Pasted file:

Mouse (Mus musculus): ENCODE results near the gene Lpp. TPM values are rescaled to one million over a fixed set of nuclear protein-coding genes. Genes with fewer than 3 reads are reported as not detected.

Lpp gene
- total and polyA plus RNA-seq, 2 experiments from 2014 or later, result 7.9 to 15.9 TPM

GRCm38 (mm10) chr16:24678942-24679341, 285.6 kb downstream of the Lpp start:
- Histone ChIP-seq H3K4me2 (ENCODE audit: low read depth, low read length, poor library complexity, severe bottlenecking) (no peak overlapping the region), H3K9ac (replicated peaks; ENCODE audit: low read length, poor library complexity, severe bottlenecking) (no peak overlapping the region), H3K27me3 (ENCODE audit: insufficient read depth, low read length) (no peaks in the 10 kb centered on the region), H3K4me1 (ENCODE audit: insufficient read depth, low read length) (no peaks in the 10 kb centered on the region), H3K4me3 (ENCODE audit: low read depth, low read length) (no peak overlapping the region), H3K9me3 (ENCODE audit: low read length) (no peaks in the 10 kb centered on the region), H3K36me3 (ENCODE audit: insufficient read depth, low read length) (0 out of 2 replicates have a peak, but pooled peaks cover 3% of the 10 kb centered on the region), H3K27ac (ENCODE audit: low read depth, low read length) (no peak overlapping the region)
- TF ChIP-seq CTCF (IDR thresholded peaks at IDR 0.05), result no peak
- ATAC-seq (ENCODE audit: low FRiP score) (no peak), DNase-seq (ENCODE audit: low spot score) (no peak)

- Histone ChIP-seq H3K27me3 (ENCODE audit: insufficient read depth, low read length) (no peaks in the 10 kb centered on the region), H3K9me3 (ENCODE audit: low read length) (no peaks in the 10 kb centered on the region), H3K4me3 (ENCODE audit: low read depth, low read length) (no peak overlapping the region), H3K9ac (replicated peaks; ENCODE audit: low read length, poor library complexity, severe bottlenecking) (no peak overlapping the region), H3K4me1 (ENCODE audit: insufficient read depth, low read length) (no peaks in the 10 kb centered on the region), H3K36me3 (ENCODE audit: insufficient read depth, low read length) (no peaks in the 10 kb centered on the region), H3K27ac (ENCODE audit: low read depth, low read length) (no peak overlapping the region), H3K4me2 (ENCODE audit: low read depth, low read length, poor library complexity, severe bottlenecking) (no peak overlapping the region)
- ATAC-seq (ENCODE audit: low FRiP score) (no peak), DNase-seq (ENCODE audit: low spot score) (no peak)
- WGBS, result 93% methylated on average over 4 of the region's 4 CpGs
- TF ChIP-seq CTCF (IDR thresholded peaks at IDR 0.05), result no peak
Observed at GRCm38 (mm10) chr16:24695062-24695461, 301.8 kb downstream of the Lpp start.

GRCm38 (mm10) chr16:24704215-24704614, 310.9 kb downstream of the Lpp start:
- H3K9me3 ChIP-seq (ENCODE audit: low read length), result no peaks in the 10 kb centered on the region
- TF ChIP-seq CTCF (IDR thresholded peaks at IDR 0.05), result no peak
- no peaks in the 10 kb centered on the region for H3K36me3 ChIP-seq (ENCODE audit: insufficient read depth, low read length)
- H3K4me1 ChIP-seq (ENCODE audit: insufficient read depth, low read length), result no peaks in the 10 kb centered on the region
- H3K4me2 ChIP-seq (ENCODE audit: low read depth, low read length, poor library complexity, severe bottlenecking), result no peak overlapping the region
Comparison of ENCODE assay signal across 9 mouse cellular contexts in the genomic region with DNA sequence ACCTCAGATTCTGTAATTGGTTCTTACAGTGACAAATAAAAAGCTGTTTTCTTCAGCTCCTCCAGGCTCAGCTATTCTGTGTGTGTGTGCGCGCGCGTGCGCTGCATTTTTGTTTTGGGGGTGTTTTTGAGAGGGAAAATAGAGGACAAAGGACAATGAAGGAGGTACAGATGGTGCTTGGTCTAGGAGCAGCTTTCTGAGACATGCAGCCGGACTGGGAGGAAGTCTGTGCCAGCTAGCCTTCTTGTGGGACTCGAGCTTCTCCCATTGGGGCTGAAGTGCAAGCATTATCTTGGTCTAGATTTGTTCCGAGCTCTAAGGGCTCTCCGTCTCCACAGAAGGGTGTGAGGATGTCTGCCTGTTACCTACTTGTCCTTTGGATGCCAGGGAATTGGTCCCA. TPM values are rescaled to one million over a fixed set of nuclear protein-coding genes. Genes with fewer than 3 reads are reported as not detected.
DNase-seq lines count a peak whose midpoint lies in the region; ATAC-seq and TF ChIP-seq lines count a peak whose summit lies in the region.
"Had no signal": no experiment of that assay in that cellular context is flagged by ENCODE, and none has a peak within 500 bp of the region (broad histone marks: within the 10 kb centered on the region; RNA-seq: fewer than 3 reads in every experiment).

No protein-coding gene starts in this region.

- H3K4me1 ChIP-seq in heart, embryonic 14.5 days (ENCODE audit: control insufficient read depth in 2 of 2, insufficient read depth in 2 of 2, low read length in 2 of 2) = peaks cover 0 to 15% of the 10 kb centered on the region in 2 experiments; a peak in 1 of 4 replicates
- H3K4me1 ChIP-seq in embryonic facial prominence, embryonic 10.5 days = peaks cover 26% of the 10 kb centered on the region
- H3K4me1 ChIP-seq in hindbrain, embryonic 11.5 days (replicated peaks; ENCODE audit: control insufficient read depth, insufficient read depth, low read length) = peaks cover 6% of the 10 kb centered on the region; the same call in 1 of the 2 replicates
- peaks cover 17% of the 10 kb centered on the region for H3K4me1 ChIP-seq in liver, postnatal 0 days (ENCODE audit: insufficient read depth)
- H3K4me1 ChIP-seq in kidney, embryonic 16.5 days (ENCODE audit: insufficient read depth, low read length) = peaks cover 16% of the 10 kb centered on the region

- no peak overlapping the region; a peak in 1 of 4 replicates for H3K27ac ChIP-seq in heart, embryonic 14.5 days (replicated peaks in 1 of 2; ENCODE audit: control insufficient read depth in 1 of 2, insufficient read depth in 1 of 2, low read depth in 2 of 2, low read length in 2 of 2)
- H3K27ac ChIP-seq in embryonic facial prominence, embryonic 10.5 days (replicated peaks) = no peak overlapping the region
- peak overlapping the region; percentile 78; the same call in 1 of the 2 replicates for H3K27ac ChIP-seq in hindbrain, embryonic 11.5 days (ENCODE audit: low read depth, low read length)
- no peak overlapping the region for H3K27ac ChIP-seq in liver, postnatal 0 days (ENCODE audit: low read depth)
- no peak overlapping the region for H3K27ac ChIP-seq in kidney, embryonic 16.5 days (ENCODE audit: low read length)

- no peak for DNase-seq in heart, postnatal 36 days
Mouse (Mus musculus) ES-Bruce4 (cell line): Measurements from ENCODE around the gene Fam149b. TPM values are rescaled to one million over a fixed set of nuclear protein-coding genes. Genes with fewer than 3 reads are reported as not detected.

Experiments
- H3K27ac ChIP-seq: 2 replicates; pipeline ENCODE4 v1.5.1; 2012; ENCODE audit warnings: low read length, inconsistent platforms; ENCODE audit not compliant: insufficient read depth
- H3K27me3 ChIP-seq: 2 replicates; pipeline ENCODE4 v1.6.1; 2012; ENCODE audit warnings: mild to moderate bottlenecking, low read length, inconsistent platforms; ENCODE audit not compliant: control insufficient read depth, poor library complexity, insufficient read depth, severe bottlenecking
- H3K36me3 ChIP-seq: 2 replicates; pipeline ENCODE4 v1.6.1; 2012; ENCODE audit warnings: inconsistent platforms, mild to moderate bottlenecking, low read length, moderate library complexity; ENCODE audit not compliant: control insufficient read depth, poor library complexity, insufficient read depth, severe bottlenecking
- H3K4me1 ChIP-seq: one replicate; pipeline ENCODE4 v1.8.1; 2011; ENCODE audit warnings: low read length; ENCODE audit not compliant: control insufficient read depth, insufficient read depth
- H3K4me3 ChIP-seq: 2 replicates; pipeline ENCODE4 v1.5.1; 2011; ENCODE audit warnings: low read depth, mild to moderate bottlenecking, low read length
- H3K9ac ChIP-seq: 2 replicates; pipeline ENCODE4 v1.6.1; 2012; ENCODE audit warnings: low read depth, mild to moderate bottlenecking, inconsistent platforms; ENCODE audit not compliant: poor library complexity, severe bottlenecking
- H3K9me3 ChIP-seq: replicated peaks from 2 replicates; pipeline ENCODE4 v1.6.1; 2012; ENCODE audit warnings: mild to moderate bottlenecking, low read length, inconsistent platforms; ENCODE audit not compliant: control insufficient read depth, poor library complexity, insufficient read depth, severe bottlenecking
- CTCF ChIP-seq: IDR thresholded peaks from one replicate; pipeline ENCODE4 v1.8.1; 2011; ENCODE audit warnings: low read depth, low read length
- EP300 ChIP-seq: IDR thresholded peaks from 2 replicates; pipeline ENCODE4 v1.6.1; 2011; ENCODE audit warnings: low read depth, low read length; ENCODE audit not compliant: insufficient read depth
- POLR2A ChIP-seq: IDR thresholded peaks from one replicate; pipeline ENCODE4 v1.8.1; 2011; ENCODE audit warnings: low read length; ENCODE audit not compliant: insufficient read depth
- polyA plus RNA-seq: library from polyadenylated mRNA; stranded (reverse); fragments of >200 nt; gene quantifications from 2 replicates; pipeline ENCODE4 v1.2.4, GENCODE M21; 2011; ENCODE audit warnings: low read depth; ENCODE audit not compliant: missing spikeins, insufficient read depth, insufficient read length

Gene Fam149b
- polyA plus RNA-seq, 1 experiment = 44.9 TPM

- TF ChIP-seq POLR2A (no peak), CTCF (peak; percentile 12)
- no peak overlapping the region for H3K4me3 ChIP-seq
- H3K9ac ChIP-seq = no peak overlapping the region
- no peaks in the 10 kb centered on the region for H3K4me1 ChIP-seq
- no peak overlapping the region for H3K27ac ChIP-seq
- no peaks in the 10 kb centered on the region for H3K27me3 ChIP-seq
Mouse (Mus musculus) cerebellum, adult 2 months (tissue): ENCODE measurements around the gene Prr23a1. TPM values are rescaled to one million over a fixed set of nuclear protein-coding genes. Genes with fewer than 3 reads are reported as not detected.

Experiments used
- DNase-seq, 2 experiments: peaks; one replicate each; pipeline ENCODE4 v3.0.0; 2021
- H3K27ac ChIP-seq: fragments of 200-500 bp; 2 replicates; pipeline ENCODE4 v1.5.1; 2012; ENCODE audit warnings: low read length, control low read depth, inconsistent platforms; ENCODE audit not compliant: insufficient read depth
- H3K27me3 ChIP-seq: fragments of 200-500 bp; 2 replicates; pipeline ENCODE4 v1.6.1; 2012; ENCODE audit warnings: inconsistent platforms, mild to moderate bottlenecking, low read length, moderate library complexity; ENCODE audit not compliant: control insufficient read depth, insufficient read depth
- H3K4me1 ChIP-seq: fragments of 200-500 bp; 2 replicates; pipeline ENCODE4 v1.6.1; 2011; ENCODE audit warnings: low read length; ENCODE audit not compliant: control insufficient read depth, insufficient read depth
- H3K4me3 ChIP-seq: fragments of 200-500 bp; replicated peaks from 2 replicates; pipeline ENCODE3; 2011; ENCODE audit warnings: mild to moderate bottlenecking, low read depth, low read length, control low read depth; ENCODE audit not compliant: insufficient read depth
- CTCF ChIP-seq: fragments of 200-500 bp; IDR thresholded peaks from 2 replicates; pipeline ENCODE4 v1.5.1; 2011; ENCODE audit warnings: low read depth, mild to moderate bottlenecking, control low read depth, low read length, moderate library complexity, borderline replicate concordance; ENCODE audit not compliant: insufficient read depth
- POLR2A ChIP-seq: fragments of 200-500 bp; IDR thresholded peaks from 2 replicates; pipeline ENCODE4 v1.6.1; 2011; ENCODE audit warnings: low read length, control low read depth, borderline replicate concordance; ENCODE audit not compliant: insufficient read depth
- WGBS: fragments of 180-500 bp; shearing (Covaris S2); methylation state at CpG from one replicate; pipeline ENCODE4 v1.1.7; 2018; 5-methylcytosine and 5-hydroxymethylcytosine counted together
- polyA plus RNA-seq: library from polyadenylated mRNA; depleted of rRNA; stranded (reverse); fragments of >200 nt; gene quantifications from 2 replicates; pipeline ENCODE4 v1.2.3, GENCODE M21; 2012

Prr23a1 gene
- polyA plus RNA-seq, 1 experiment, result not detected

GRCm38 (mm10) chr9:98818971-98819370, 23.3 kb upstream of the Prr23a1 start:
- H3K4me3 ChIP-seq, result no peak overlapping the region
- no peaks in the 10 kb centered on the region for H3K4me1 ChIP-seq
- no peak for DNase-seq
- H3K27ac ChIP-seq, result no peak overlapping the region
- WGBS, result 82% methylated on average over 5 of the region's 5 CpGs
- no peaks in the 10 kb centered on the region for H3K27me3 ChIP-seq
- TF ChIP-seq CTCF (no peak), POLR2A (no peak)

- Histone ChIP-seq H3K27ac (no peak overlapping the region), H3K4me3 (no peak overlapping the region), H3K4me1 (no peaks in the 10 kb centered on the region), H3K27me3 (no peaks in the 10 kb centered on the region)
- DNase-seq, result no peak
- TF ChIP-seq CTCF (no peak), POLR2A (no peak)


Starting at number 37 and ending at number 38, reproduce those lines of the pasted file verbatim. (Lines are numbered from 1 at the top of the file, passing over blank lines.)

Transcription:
- H3K27me3 ChIP-seq: 2 replicates; pipeline ENCODE4 v1.6.1; 2012; ENCODE audit warnings: mild to moderate bottlenecking, low read length, inconsistent platforms; ENCODE audit not compliant: control insufficient read depth, poor library complexity, insufficient read depth, severe bottlenecking
- H3K36me3 ChIP-seq: 2 replicates; pipeline ENCODE4 v1.6.1; 2012; ENCODE audit warnings: inconsistent platforms, mild to moderate bottlenecking, low read length, moderate library complexity; ENCODE audit not compliant: control insufficient read depth, poor library complexity, insufficient read depth, severe bottlenecking